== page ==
Keep Your Family Comfortable Without Overworking Your Heater
We get it. You and your family want to stay warm in winter. However, the increased use of your heater - whether it's gas or electric - can cause your winter energy bills to increase accordingly.
Thankfully, by learning proper layering techniques for your clothing, you can surround your body with enough warmth to offset a spike in your thermostat and stay just as warm. We've gathered eight tips to stay comfortable and warm on the inside of your home, without relying on a heater.
A Few Considerations Before We Begin
As a Texas resident, I don't have central heat in my home, but I've learned how to keep my two young daughters and myself warm when the chill of winter reaches our area - especially since we usually don't keep a fire going all day long.
But, as anyone who takes care of young children should know, it's especially important to keep their bodies warm. Children’s organs are rapidly growing for the first seven years of life, and at times it can be a struggle to keep a hat or jacket on their active little bodies. By giving them lots of layers, we can ensure they stay warm, even when the mittens are pulled off.
It's also important to remember that cold weather can compromise your immune system. At a time of year when colds, the flu, and other bugs run rampant, keeping everyone warm with layers of clothing can provide resistance to illness.
1) Layer Naturally
Layering with natural fibers is the best way to stay truly warm. Cotton, wool, and silk, are all materials that breathe, but keep in the warmth. You don’t have to be a knitter to enjoy a good wool sweater, either!
Don't have the funds to stock your wardrobe from scratch? Head to your local thrift shop to find lots of gently worn wool sweaters for the whole family. Be sure and check the labels for 100% wool. Avoid polyester and other synthetic materials that might keep you warm, but won’t let your skin breathe.
An undershirt for both adults and children alike is one of the most versatile pieces of clothing in your drawers. Great to wear in the summer, but they are irreplaceable in the winter.
Start with an undershirt to keep your torso warm. For children, this is especially important as it warms and protects the heart, lungs, and other torso organs. Look for brands that are also offering under layers made with merino wool or silk. If you are prone to sweating, wearing wool or silk will wick the moisture away from your skin, so you’re not left feeling clammy.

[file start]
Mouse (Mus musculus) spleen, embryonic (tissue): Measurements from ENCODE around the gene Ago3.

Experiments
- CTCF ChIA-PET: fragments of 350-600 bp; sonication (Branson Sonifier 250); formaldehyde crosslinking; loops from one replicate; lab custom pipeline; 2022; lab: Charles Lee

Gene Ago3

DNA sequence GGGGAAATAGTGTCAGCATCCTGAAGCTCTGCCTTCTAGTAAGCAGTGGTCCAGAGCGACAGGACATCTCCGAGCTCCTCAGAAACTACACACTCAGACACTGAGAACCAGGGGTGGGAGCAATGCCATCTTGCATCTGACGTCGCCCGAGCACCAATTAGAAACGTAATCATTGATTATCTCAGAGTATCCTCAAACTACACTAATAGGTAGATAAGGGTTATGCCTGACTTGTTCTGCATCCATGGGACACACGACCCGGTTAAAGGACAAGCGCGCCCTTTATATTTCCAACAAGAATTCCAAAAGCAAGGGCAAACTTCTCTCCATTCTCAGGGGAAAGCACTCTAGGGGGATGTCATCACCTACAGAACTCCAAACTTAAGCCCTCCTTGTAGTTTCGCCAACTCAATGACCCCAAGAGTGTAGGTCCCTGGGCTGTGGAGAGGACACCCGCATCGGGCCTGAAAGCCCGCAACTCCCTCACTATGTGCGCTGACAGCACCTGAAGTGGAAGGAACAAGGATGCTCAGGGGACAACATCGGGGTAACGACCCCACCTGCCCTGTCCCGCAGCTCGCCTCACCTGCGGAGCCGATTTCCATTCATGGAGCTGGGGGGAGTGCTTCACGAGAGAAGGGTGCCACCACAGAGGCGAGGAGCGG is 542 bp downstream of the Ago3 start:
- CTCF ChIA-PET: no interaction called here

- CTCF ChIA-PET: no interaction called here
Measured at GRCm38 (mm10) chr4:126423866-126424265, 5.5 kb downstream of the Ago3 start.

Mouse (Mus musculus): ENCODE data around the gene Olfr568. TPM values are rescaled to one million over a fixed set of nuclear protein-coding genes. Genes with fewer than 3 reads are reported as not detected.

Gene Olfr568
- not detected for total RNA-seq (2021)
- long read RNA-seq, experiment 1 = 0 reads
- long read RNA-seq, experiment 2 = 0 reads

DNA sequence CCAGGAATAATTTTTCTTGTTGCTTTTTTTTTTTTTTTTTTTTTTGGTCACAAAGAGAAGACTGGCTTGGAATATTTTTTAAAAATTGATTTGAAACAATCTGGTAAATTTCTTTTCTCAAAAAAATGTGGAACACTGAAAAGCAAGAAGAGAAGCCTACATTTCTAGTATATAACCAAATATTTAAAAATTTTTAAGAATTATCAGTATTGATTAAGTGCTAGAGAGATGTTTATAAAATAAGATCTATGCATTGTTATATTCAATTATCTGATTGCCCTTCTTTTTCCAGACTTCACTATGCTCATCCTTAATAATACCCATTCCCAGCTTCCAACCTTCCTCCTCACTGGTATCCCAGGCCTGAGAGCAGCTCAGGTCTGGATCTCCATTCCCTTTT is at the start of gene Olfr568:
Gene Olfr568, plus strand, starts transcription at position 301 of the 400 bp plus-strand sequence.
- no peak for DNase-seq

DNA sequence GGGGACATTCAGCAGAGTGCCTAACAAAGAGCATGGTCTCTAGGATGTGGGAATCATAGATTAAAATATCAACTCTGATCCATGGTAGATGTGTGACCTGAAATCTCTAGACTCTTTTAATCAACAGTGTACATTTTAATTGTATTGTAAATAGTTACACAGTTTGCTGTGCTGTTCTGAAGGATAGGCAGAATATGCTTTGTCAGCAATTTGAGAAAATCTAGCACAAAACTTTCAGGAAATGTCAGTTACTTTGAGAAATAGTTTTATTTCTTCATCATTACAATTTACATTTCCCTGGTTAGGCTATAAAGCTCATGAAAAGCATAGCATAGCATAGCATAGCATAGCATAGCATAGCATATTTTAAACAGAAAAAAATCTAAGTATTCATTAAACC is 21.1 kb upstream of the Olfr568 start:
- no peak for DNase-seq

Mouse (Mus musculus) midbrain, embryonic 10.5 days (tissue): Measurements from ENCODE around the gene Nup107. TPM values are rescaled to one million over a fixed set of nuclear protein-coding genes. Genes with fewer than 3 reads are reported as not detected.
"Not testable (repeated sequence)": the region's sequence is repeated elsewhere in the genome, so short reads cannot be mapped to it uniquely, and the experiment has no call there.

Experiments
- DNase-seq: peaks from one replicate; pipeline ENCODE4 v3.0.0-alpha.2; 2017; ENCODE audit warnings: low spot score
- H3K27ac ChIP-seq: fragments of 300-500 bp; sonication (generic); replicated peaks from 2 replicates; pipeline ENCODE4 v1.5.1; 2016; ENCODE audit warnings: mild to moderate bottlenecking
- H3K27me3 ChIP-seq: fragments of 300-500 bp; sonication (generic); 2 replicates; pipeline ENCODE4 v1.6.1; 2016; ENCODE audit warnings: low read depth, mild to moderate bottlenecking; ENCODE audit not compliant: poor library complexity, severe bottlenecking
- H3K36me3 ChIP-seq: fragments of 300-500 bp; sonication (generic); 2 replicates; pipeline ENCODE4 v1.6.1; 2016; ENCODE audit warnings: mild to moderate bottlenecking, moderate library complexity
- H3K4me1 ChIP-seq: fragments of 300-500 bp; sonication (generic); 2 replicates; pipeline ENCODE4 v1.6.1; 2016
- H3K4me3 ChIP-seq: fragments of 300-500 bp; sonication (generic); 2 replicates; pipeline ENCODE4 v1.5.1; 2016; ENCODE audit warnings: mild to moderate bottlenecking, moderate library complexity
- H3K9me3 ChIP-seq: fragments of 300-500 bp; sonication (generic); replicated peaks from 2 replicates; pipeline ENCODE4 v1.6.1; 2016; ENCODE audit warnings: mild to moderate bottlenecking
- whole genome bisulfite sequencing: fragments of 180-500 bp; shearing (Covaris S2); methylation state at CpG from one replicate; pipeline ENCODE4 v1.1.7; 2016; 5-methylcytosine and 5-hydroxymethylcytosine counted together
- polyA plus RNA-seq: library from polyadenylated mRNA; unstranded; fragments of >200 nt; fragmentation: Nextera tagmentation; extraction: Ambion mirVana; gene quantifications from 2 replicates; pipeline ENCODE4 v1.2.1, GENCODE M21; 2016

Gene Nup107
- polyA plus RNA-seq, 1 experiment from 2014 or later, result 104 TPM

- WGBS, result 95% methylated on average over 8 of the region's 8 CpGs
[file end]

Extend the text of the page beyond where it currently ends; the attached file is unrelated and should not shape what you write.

3) Long Johns
The next layer to consider is long johns. These can fit beneath your pants or skirt, keeping your legs warm and toasty. Look for thermal long johns, a waffle type weave made from cotton, or woolen ones. There are also full-body long johns on the market that cover your entire body with one garment.
4) Thick Socks
Thin socks won’t keep the cold out, and losing heat out of our heads, hands, and feet is the fastest way to catch a chill. Opt for thick socks, some of which are made with sheep's wool, goat's wool, and even possum fur! You can double-layer your socks for added protection, and ditch those open aired shoes this time of year.
Pull out your slippers to wear as your final foot layer, and if it’s time to shop for new ones, opt for some that are lined with real sheepskin.
5) A Mid-Layer
Before you put a sweater or coat on, make sure you have a mid layer between your undershirt and the outer layer. Think of it as the insulation on your body, much like the insulation in our walls that create the buffer between the outside and inside. A warm cotton flannel shirt or a thermal cotton long sleeve shirt is ideal.
6) Hats Indoors
Don’t worry about hat hair! Wear a beanie cap, and keep the heat in your head sealed in. Make sure it’s long enough to wrap around your ears so they stay warm, too.
7) Don’t Forget a Scarf!
I recommend something loosely wrapped around your neck to keep the collarbone and neck area warm. There’s no need to wrap with a thick and wide woolen scarf inside the home.
8) A Good Blanket
If you’re sitting still, then toss a good blanket or quilt on your lap, to trap in the warmth. Break out the heirloom quilts that have been on the tops of your closet or in a chest, and make them a staple around your home this time of year. Cuddling under a quilt not only keeps you warm, it invites time into your day to read and relax!
Do you have any recommendations for layering techniques that help you stay warm in winter without relying too much on the heater? Share with us in the comments!